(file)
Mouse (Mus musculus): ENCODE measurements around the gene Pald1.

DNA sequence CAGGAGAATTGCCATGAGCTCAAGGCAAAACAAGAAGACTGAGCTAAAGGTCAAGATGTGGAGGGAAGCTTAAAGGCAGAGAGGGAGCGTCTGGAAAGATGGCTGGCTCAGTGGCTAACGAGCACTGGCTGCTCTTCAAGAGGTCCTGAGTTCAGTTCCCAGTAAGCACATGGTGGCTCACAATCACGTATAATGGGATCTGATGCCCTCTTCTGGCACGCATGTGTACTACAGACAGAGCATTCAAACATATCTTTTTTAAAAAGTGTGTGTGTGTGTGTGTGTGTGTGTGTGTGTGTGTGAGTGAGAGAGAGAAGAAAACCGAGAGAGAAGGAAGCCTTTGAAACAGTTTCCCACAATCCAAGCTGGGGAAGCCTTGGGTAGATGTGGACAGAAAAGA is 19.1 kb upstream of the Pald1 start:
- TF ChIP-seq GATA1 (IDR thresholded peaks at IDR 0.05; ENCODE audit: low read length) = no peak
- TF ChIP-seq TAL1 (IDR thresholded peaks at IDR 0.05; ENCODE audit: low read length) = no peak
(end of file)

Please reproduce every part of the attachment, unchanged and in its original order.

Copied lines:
Mouse (Mus musculus): ENCODE measurements around the gene Pald1.

DNA sequence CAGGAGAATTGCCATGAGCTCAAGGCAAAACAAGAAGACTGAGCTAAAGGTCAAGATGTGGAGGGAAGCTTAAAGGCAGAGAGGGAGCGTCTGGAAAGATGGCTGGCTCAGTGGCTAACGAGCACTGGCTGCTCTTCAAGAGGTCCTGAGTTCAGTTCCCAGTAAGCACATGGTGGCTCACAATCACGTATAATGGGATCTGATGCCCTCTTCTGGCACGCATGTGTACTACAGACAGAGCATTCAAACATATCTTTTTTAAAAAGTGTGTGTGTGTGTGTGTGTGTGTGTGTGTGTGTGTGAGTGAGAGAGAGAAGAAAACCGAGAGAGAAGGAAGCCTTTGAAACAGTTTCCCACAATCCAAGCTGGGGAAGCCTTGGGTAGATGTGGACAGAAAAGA is 19.1 kb upstream of the Pald1 start:
- TF ChIP-seq GATA1 (IDR thresholded peaks at IDR 0.05; ENCODE audit: low read length) = no peak
- TF ChIP-seq TAL1 (IDR thresholded peaks at IDR 0.05; ENCODE audit: low read length) = no peak